Good luck, though, Ariana. I am sure that this too shall pass. I agree with the COlleen’s suggestion to reinforce Jasper’s inclusive and friendly behavior.


Colleen says:

Reinforce his good behavior, like sharing or playing nicely. Be super excited about it, take him for a treat for his good behavior, and tell him it’s not nice when he talks to you or Jeff that way, let him know that it hurts your feelings when he says that. He is probably only concerned with his own feelings and has to realize his actions impact others feelings and when he is nice everyone is so happy with him.

ariana says:

Well, as bad as it sounds I’m at least glad I’m not the only one dealing with this – the teacher said they’ve never had another kid do this (or at least not to this degree!) which is pretty shocking because it’s a DAYCARE!

Tracy, that logic totally works with us at home, he normally feels pretty bad and gets that he should apologize etc, but apparently when they try to talk to him about it at school he’ll say something like “don’t talk to me!” which I think is his way of freaking out over the negative attention because as he does it he holds his hands over his eyes as if to “hide”. He’s VERY sensitive to people “fussing” over him, positively or negatively! I told her to try discussing it later with him when he’s not so defensive – he normally responds well to this type of “conversation” because he’s such a verbal kid. She said the reason they haven’t done that yet is that she wants him to feel comfortable there and so they didn’t want to revisit things later, which I understand.

Never a dull moment!

Tracy says:

Now that they are older, and the ability to articulate such strong wills, I feel like our job got a lot more complicated. I keep trying to work on empathy with Gemma, too, basically breaking it down into “If you wanted to play with that toy but this little boy would not share, would it make you happy or sad? Sad? OK, how do you think he is feeling right now since you won’t share with him? Can you help me make him feel better by sharing?” “You didn’t let Daddy play too, and it hurt his feelings. I don’t want Daddy to be sad, do you? Let’s include him– he’ll be so happy!” Sometimes it works, sometimes not so much. If she’s being a punk outright, then we have more overt consequences like timeouts. I don’t think there’s a magic formula, and I can’t say mine is brilliant by any means. Gemma asked me today if I would ask “all the kids” to play with her, and she was very concerned about what to do if some of them did not want to. Her solution seemed to essentially rest on me making it all better. Yikes.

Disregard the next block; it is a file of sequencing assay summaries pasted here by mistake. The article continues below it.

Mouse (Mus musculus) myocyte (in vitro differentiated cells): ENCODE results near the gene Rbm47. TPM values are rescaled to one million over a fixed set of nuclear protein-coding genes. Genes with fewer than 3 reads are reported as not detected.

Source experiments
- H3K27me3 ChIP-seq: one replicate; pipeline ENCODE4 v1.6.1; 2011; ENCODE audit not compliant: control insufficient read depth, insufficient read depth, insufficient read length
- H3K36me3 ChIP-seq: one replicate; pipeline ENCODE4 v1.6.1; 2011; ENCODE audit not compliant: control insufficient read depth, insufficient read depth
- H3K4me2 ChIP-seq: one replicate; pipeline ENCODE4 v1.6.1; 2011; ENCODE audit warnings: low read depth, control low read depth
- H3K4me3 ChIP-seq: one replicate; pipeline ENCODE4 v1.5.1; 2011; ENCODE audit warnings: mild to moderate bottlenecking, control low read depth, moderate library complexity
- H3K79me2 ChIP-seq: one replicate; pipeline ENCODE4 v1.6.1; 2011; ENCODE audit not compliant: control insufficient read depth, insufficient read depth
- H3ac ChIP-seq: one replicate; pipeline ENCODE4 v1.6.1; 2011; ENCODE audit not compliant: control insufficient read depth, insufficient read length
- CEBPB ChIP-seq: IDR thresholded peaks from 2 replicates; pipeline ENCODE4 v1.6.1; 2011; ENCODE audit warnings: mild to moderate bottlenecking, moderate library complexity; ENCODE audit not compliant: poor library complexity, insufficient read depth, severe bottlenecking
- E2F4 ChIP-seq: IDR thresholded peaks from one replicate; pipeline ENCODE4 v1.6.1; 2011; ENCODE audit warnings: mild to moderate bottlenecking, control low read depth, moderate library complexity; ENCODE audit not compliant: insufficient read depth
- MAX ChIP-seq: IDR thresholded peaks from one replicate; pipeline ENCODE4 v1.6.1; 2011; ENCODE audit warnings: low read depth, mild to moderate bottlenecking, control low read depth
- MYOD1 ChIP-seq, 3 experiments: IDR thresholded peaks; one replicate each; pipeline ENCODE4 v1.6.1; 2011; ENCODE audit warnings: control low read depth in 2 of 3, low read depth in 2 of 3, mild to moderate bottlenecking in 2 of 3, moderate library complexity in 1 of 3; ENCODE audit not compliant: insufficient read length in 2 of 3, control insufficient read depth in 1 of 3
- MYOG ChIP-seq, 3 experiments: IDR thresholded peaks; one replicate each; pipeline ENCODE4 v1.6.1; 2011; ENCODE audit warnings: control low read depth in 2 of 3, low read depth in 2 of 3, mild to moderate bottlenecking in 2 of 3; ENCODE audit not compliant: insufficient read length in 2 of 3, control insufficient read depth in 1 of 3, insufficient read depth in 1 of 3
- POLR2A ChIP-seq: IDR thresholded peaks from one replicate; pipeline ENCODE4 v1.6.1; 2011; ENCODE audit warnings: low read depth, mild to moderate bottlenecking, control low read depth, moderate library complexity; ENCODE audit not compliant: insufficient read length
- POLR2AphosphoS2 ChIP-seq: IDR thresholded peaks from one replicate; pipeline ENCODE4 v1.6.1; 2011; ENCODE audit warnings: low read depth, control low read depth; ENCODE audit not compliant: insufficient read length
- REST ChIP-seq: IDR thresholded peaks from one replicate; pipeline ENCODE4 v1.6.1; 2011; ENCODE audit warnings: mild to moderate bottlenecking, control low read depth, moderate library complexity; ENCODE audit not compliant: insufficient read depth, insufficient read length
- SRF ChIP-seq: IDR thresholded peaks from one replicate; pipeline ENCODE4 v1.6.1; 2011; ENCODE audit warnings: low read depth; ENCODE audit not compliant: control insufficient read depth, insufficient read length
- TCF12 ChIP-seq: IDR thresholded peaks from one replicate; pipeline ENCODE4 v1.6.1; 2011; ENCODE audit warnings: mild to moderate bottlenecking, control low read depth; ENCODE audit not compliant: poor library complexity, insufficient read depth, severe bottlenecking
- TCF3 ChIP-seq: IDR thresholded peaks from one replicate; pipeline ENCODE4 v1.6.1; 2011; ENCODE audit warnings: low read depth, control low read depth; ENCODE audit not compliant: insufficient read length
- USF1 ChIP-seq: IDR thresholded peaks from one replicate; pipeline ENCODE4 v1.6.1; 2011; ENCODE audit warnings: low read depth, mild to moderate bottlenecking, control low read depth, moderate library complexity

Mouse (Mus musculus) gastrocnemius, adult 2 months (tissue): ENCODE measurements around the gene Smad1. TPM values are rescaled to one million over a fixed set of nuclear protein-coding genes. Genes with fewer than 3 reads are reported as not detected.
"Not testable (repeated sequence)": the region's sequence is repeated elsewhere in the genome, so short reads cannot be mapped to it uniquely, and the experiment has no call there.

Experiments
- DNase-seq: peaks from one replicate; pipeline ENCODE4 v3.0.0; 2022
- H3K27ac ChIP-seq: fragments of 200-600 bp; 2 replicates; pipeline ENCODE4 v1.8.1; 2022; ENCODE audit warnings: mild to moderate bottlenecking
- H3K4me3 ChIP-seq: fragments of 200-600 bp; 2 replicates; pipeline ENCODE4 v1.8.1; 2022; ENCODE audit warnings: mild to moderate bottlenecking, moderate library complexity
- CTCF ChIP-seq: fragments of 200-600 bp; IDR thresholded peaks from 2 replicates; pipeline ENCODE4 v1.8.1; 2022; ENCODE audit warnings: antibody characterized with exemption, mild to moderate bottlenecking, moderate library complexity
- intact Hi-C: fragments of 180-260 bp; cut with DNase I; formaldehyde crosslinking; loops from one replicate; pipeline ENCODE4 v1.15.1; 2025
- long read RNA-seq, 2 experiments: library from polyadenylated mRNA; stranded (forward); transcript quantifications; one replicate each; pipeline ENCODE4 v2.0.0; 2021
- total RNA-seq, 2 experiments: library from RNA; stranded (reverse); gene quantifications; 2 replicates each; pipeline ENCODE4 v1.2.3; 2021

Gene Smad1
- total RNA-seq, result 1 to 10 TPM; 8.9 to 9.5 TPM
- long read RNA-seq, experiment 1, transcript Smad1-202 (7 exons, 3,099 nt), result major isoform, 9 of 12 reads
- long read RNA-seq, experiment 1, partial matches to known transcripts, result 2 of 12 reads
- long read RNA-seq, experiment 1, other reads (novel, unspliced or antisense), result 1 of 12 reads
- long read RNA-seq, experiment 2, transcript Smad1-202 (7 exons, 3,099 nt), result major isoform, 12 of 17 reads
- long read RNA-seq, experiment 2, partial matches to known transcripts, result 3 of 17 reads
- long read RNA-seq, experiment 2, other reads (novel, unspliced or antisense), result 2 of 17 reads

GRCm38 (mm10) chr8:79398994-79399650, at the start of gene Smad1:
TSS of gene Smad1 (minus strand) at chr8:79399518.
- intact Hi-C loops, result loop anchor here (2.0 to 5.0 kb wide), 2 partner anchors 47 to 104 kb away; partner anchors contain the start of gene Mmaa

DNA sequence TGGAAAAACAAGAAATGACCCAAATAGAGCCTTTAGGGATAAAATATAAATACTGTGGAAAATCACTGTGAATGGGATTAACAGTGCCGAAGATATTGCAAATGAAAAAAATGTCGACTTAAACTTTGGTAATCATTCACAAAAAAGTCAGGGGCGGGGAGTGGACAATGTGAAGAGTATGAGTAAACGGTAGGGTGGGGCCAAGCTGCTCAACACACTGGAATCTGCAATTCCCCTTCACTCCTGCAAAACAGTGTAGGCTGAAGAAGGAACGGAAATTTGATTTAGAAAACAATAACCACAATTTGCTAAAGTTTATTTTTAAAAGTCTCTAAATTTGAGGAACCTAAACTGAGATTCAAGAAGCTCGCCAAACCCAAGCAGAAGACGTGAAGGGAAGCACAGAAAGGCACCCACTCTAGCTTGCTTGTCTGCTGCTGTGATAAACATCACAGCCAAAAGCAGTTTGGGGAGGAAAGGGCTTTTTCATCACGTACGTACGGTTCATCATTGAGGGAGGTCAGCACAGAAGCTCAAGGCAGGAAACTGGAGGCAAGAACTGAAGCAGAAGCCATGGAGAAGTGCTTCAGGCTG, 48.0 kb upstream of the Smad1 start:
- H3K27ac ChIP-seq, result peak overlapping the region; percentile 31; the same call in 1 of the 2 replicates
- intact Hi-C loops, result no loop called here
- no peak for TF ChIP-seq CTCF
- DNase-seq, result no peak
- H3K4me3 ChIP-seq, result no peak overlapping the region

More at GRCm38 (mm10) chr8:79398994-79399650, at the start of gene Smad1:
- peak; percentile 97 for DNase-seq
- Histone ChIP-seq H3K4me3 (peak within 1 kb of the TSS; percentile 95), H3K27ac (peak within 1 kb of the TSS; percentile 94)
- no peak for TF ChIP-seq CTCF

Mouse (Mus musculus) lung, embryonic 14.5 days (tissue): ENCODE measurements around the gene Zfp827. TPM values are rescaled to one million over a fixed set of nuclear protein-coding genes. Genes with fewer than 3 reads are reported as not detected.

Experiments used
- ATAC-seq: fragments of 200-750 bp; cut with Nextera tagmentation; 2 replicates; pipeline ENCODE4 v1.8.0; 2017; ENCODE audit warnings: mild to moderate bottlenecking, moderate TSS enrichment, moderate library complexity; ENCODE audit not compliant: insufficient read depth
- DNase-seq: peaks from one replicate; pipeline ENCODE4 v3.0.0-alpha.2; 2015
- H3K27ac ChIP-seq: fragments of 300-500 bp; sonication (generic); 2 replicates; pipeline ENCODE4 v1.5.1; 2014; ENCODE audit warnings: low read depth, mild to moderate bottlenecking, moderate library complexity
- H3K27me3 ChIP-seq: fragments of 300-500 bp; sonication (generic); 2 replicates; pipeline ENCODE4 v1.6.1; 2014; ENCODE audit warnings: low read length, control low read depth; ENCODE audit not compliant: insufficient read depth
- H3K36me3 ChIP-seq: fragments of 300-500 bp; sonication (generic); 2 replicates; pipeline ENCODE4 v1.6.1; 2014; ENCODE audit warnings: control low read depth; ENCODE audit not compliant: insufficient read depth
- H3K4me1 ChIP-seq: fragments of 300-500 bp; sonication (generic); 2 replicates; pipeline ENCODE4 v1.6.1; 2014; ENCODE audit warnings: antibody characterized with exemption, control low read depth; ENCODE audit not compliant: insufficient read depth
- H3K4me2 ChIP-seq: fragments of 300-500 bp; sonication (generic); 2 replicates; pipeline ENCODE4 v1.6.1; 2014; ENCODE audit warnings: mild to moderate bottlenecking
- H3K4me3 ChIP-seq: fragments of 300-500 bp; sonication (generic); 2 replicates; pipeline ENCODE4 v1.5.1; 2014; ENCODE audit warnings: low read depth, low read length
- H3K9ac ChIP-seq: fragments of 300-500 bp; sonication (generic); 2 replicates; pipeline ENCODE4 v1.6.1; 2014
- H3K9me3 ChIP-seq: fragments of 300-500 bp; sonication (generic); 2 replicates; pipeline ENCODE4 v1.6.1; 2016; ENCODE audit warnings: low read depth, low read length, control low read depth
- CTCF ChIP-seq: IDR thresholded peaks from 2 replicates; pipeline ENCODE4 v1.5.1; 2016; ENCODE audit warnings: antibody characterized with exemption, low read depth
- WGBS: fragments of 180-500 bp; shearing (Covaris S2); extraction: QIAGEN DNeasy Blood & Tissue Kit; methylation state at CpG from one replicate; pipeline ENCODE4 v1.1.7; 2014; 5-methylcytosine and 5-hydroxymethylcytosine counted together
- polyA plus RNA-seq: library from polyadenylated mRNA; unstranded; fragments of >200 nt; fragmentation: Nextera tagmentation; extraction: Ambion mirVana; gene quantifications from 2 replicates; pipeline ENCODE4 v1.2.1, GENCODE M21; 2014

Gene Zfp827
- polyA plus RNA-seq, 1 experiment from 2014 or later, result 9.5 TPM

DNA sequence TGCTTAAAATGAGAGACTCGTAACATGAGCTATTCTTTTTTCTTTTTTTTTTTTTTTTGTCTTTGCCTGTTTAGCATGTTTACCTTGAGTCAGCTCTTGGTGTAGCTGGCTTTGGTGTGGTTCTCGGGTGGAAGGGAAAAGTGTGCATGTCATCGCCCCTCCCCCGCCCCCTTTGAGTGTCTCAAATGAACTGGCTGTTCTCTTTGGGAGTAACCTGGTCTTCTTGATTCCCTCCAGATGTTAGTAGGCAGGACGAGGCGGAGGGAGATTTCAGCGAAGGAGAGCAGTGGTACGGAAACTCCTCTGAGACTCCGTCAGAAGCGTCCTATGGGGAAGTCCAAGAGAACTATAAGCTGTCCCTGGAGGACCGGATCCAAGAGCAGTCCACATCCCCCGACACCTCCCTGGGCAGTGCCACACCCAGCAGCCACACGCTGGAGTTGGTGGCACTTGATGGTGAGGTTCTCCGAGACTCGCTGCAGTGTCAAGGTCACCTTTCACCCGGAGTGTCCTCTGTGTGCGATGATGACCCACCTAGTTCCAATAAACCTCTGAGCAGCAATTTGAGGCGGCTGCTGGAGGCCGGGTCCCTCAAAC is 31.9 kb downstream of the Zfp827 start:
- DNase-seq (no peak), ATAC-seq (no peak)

Facing the idea of other children rejecting yours is pretty heartbreaking.

Ashley says:

My daughter is just like him! I’m no help, I’ve been trying to figure it out myself. She switched classrooms in March (a classroom with 3-5 year olds). It seems like since has been in there she has learned all kinds of new sayings. When she is mad she’ll say the ” you’re not my friend anymore” or “you’re not coming to my birthday party.” I think being in a room with olde kids has turned her into a mean girl. She acts like this at home as well, not just has school.